Personal and Ubiquitous Computing

, Volume 8, Issue 5, pp 326–337

From turtles to Tangible Programming Bricks: explorations in physical language design

Original Article

DOI: 10.1007/s00779-004-0295-6

Cite this article as:
McNerney, T.S. Pers Ubiquit Comput (2004) 8: 326. doi:10.1007/s00779-004-0295-6


This article provides a historical overview of educational computing research at MIT from the mid-1960s to the present day, focusing on physical interfaces. It discusses some of the results of this research: electronic toys that help children develop advanced modes of thinking through free-form play. In this historical context, the article then describes and discusses the author’s own research into tangible programming, culminating in the development of the Tangible Programming Bricks system—a platform for creating microworlds for children to explore computation and scientific thinking.


Programming languages Microworlds Tangible user interfaces Education Children History of computing Construction toys Hands-on learning 

1 Introduction

Over 35 years have passed since Seymour Papert co-founded the MIT Artificial Intelligence Laboratory with Marvin Minsky. However, the results of Papert’s research continue to provide inspiration for researchers in educational technology even today, at the dawn of the third millennium. Papert’s groundbreaking insights into how computers can help children to learn actively and to create knowledge have firmly withstood the test of time.

This article provides a historical overview of educational computing research at MIT, from Papert’s pioneering work in the mid-1960s to the present day, focusing on physical human–computer interfaces. It discusses some of the laboratory prototypes as well as commercial fruits of this research: electronic toys that help children develop advanced modes of thinking through free-form play. In the context of this historical perspective, the article then describes and discusses the author’s own research into tangible programming. His work culminated in the development of the Tangible Programming Bricks system—a platform that was used to build the Digital Construction Set. This is a physical microworld that children can use to understand the logic of digital devices and explore scientific thinking. Issues of language design that make such digital manipulatives [1] easy to learn and use as powerful and concise digital building blocks are also discussed.

Particular attention is paid to the continuation of Papert-style educational computing research through the efforts of his students at the MIT Media Lab. Their work is bridging the gap between abstract computation and the learning abilities of children by bringing computer programming into the physical world as a creative activity. This research on programmable bricks and tangible user interfaces has led directly to innovative commercial products. Many of these products were manufactured and marketed by the LEGO Group—an ongoing supporter, partner, and beneficiary of MIT’s educational computing research for more than two decades. During his tenure in the Learning and Epistemology group at the MIT Media Lab, Papert was appointed the LEGO Professor of Media Arts and Sciences. As of this writing, Papert’s student, Mitchel Resnick, now heads the “Lifelong Kindergarten” group at the Media Lab, and currently holds the LEGO Chair.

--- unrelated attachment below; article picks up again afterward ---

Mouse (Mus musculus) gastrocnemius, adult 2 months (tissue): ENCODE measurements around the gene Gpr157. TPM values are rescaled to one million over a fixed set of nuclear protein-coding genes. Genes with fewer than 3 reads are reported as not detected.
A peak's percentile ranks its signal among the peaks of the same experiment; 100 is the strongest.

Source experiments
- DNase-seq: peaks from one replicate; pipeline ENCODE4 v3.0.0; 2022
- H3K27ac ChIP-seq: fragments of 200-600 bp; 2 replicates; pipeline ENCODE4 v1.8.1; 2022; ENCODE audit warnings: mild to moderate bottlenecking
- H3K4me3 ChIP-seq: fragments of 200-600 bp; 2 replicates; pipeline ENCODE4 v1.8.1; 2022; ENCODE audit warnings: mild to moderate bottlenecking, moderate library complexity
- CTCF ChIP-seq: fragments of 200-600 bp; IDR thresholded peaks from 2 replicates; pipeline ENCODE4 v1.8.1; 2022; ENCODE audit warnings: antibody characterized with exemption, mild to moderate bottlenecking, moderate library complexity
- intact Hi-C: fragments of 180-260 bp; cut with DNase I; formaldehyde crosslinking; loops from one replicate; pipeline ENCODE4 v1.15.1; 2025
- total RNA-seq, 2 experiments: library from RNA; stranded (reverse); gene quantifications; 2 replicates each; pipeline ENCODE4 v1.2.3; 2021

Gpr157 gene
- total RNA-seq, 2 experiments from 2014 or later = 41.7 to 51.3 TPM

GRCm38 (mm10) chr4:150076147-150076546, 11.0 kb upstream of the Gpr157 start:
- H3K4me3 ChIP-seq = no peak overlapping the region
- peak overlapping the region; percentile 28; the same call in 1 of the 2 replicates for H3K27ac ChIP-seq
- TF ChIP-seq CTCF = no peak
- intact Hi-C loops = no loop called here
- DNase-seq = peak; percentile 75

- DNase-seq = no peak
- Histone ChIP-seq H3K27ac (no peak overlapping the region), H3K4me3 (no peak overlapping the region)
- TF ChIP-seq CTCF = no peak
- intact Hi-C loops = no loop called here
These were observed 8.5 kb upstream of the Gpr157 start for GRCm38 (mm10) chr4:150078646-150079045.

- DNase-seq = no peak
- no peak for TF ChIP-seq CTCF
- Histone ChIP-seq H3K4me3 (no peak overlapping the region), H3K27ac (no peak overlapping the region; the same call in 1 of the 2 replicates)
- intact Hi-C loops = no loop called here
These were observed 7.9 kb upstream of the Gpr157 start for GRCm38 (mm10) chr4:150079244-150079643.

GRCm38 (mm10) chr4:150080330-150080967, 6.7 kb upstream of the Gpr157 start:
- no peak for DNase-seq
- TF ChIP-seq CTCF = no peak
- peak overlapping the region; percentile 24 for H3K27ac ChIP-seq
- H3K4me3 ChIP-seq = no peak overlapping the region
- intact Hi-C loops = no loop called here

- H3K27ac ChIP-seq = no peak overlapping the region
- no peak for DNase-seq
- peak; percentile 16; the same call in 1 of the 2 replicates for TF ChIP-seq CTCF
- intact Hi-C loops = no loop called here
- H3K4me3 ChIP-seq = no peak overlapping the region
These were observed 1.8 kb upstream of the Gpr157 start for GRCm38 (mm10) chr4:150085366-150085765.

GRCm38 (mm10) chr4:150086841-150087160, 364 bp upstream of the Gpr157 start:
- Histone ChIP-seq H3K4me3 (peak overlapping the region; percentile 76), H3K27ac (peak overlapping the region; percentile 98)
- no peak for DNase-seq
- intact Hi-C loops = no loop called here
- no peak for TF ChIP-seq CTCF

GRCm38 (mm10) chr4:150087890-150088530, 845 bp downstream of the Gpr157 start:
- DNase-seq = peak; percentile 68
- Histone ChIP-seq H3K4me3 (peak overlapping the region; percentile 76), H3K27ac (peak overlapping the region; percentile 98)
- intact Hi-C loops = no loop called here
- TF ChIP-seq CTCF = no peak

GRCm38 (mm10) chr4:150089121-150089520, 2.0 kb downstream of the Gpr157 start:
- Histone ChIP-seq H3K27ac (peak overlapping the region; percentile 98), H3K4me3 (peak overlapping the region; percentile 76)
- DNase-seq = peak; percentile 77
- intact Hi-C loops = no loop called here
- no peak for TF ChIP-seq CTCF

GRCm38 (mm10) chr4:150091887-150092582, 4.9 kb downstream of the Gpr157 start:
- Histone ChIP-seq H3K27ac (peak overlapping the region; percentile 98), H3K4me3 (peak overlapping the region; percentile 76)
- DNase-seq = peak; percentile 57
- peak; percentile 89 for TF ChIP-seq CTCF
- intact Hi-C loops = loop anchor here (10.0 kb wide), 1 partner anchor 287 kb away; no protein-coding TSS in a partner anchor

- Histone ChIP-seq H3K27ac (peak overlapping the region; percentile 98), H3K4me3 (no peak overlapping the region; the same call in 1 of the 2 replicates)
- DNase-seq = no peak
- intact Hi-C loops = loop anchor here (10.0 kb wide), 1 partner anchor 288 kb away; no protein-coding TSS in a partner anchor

2 Historical background

2.1 Logo: a programming language for children

In the 1970s, Papert and his students at the MIT AI Lab began researching methods of introducing children to the world of computer science and bringing programming into their physical world. This initial research led to the creation of the Logo programming language and the Logo turtle—originally a basketball-sized, dome-shaped robot (Fig. 1) that moved across the floor in response to simple Logo commands like FORWARD, BACKWARD, LEFT, and RIGHT.
Fig. 1

Two Logo floor turtles (Photo © 2004 Robert W. Lawler, used with permission)

Logo is a variant of the LISP programming language, popular among artificial intelligence researchers. It is a powerful yet simple language for exploring linguistic and mathematical problem-solving. Logo is relatively free of the syntactic rules that make so many programming languages difficult for children to learn. At the same time, Logo shares much of LISP’s power to create new, domain-specific languages. These properties of Logo led to the slogan: “low threshold and no ceiling.”

The Logo floor turtle, so-called because it lived on the floor of the lab, could be fitted with a pen and be used to draw pictures on a large sheet of paper placed on the floor. Children learned to “teach” the turtle to draw basic shapes, such as triangles, squares, circles, and even letters. The turtle could also be instructed to draw complex Spirograph1-like shapes by repeatedly drawing simpler shapes, rotating the turtle slightly before each repetition.

2.2 The Logo turtle makes geometry physical

Papert espoused turtle geometry [2] as a new, more accessible way to teach geometric concepts to children. The core of Papert’s approach was the idea that children learn abstract geometric concepts more easily if they can model geometric forms in physical space. Papert found that a child learned even more quickly if she was asked to rehearse geometric forms using his or her own body. This approach is sometimes called body-centered geometry. For example, rather than immediately asking a child to describe how she might instruct the turtle to draw a square shape, she is asked to explore the creation of the shape by moving her body; that is, actually “walking the square.” Through trial and error, the child soon learns that walking a few steps, turning right 90°, and repeating this four times makes a square. In the process, she might be asked to notice whether she ended up about where she started. After this exercise, the child is better prepared to program the turtle to do the same thing. In Logo, this series of actions can be expressed as follows: